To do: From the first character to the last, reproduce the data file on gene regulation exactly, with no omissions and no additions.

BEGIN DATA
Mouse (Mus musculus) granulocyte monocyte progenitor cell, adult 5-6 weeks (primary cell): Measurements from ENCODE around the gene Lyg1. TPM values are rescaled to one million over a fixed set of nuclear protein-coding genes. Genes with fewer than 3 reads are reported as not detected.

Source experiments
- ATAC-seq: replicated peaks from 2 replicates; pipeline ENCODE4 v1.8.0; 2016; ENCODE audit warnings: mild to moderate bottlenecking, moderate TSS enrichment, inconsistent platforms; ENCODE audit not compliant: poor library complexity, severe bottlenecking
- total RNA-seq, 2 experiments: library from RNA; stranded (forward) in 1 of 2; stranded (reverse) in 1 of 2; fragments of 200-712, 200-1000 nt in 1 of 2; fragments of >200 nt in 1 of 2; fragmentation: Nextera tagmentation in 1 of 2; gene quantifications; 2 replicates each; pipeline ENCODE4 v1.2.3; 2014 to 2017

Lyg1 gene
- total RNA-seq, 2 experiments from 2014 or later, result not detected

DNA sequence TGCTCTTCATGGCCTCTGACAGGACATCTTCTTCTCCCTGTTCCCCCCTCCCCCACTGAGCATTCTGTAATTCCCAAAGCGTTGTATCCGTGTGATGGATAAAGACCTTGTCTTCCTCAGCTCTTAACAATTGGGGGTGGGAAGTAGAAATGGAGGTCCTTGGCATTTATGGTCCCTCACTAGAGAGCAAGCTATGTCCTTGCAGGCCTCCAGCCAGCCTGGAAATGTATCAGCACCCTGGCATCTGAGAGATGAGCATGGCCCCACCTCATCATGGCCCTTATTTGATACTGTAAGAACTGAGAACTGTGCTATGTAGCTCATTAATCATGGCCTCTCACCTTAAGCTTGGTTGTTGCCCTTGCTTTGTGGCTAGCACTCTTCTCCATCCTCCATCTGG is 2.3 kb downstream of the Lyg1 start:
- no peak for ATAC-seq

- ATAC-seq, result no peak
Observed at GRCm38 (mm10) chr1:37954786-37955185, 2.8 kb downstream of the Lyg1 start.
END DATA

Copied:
Mouse (Mus musculus) granulocyte monocyte progenitor cell, adult 5-6 weeks (primary cell): Measurements from ENCODE around the gene Lyg1. TPM values are rescaled to one million over a fixed set of nuclear protein-coding genes. Genes with fewer than 3 reads are reported as not detected.

Source experiments
- ATAC-seq: replicated peaks from 2 replicates; pipeline ENCODE4 v1.8.0; 2016; ENCODE audit warnings: mild to moderate bottlenecking, moderate TSS enrichment, inconsistent platforms; ENCODE audit not compliant: poor library complexity, severe bottlenecking
- total RNA-seq, 2 experiments: library from RNA; stranded (forward) in 1 of 2; stranded (reverse) in 1 of 2; fragments of 200-712, 200-1000 nt in 1 of 2; fragments of >200 nt in 1 of 2; fragmentation: Nextera tagmentation in 1 of 2; gene quantifications; 2 replicates each; pipeline ENCODE4 v1.2.3; 2014 to 2017

Lyg1 gene
- total RNA-seq, 2 experiments from 2014 or later, result not detected

DNA sequence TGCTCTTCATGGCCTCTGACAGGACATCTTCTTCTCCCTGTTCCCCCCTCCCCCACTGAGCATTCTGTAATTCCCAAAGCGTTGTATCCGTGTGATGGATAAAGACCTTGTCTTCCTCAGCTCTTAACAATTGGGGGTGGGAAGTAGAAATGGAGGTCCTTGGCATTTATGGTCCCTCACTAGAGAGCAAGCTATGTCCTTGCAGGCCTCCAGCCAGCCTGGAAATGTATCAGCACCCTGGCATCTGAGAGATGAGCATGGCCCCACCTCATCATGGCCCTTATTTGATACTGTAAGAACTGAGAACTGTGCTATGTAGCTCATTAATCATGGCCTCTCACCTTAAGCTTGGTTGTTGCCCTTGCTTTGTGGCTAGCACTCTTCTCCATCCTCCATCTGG is 2.3 kb downstream of the Lyg1 start:
- no peak for ATAC-seq

- ATAC-seq, result no peak
Observed at GRCm38 (mm10) chr1:37954786-37955185, 2.8 kb downstream of the Lyg1 start.